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Pronunciation:  `sentu'mentl

Matching Terms:  sentimentalisation, sentimentalise, Sentimentalism, sentimentalist, sentimentality, sentimentalization, sentimentalize, Sentimentally

WordNet Dictionary
  1. [adj]  effusively or insincerely emotional; "a bathetic novel"; "maudlin expressons of sympathy"; "mushy effusiveness"; "a schmaltzy song"; "sentimental soap operas"; "slushy poetry"
  2. [adj]  given to or marked by sentiment or sentimentality
 Synonyms: bathetic, emotional, maudlin, mawkish, mushy, schmaltzy, schmalzy, slushy, tender



Webster's 1913 Dictionary
\Sen`ti*men"tal\, a. [Cf. F. sentimental.]
1. Having, expressing, or containing a sentiment or
   sentiments; abounding with moral reflections; containing a
   moral reflection; didactic. [Obsoles.]

         Nay, ev'n each moral sentimental stroke, Where not
         the character, but poet, spoke, He lopped, as
         foreign to his chaste design, Nor spared a useless,
         though a golden line.                 --Whitehead.

2. Inclined to sentiment; having an excess of sentiment or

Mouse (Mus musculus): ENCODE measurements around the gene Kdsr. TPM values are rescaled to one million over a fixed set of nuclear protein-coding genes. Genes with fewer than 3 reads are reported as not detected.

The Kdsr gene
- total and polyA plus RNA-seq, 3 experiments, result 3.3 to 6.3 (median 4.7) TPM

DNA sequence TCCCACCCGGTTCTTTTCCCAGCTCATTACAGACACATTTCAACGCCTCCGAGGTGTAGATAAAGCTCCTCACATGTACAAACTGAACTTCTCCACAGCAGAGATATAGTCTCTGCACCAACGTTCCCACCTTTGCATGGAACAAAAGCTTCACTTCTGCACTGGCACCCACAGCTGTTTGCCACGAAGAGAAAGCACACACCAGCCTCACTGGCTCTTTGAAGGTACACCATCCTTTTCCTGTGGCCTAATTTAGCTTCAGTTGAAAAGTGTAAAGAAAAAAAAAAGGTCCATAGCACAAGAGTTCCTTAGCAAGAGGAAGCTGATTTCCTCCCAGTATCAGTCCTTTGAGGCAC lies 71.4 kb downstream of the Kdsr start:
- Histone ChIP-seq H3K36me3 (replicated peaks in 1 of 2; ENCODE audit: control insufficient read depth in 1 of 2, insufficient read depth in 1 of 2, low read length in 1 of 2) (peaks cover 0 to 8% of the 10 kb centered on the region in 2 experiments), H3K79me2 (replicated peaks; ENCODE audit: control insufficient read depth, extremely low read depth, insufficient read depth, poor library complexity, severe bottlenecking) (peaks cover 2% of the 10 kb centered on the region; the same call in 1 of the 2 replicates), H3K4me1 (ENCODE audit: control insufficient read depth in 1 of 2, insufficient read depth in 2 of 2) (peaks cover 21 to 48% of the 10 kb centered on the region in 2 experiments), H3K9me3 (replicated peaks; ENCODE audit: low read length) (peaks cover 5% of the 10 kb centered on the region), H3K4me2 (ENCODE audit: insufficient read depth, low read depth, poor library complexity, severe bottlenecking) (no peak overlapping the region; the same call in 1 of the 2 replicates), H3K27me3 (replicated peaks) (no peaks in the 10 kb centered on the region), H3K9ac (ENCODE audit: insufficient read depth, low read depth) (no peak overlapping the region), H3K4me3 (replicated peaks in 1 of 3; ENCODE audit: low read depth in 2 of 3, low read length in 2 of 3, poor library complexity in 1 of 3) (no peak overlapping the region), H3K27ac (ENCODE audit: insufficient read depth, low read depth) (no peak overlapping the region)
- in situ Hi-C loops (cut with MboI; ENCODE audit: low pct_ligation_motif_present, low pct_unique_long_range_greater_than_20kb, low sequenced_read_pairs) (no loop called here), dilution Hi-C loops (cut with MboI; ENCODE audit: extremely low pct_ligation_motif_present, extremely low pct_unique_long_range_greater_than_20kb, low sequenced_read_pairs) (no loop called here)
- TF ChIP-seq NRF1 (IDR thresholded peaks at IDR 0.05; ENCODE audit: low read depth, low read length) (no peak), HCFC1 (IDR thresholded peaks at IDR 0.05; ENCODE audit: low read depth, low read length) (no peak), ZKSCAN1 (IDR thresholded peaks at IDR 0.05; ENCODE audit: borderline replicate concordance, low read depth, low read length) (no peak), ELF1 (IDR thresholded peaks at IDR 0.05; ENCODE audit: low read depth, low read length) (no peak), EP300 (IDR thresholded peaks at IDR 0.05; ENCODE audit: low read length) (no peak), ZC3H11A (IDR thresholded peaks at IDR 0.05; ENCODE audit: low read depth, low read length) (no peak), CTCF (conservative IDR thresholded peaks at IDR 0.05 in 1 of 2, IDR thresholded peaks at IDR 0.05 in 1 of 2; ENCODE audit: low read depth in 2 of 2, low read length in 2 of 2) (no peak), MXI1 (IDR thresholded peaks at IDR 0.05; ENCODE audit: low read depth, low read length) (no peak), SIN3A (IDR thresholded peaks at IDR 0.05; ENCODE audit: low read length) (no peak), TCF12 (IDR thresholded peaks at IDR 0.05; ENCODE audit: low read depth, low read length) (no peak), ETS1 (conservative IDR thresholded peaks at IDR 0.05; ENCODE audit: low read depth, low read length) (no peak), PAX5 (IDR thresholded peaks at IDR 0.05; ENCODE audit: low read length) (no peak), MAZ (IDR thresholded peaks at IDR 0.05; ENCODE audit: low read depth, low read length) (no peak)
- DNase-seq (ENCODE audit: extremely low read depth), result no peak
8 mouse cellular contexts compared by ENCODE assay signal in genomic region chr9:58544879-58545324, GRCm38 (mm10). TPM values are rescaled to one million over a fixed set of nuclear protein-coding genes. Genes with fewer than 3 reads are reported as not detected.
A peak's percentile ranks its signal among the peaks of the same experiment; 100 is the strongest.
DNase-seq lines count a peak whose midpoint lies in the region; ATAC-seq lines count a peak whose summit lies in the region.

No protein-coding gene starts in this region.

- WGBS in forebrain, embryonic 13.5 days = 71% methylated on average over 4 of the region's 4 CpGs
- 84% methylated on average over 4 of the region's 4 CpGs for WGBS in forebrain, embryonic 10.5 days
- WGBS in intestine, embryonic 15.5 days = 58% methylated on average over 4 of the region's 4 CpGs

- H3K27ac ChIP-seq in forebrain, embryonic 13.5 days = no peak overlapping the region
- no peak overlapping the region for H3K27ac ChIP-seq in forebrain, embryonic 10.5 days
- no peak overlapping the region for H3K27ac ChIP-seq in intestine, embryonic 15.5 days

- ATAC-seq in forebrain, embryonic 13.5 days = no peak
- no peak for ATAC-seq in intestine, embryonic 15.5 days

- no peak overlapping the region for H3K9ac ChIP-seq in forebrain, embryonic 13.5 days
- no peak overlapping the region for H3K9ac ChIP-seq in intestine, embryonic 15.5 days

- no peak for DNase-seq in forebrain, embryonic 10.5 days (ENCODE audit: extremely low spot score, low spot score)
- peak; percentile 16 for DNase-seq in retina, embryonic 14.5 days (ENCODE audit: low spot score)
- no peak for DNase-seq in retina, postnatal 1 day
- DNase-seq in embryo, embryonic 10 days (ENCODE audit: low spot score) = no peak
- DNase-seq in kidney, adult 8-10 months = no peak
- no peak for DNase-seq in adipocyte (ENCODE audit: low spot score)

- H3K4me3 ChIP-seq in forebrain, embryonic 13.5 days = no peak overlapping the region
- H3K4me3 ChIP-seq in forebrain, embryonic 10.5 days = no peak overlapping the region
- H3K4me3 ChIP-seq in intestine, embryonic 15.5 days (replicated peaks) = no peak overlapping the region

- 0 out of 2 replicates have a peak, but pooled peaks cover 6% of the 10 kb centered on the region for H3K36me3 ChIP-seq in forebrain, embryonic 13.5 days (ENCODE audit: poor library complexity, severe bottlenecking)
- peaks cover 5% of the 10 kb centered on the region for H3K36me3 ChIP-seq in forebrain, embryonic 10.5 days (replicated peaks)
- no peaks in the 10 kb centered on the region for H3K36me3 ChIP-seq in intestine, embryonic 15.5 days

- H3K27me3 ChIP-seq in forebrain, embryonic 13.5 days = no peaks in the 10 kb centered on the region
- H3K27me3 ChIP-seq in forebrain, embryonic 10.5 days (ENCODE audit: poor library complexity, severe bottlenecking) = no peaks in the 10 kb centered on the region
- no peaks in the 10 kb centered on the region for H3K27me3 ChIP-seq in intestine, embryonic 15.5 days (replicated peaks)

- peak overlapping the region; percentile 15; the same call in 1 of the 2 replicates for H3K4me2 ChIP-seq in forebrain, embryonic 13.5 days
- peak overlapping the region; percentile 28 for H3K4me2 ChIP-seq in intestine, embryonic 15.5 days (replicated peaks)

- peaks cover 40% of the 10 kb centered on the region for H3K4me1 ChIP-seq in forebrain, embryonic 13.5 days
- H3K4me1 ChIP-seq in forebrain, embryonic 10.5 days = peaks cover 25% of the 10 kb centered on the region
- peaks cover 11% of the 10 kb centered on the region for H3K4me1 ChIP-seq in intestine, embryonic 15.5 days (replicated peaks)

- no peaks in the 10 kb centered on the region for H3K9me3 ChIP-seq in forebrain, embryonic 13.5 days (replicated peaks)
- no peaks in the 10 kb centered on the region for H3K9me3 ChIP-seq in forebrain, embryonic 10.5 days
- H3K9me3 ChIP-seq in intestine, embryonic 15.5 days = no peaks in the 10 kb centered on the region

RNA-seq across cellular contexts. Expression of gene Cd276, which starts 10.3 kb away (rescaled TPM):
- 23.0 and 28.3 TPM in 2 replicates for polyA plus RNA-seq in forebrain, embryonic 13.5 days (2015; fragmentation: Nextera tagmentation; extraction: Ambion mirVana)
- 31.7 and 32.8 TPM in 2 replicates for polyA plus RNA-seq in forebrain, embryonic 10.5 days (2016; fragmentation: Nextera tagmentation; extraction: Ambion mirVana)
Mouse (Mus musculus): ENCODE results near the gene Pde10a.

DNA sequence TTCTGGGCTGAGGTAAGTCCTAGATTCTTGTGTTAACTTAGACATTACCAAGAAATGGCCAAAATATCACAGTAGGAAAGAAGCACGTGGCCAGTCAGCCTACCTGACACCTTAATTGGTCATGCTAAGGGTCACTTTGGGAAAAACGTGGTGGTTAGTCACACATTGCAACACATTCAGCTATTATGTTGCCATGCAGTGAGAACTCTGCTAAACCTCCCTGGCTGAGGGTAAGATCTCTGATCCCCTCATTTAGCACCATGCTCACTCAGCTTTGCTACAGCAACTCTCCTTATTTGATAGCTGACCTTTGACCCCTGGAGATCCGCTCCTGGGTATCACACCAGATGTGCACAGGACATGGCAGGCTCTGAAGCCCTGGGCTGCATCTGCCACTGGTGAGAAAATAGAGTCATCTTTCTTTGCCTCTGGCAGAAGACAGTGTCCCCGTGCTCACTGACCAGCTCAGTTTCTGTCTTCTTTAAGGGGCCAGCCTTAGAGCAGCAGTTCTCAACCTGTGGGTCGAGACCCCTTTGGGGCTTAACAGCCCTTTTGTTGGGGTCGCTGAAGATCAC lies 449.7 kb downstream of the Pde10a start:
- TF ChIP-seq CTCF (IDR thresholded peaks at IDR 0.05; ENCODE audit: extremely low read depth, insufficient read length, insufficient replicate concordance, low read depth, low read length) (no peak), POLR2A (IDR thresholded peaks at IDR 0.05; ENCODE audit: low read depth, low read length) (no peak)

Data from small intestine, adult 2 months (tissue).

sensibility; indulging the sensibilities for their own
   sake; artificially or affectedly tender; -- often in a
   reproachful sense.

         A sentimental mind is rather prone to overwrought
         feeling and exaggerated tenderness.   --Whately.

3. Addressed or pleasing to the emotions only, usually to the
   weaker and the unregulated emotions.

Syn: Romantic.

Usage: {Sentimental}, {Romantic}. Sentimental usually
       describes an error or excess of the sensibilities;
       romantic, a vice of the imagination. The votary of the
       former gives indulgence to his sensibilities for the
       mere luxury of their excitement; the votary of the
       latter allows his imagination to rove for the pleasure
       of creating scenes of ideal enjoiment. ``Perhaps there
       is no less danger in works called sentimental. They
       attack the heart more successfully, because more
       cautiously.'' --V. Knox. ``I can not but look on an
       indifferency of mind, as to the good or evil things of
       this life, as a mere romantic fancy of such who would
       be thought to be much wiser than they ever were, or
       could be.'' --Bp. Stillingfleet.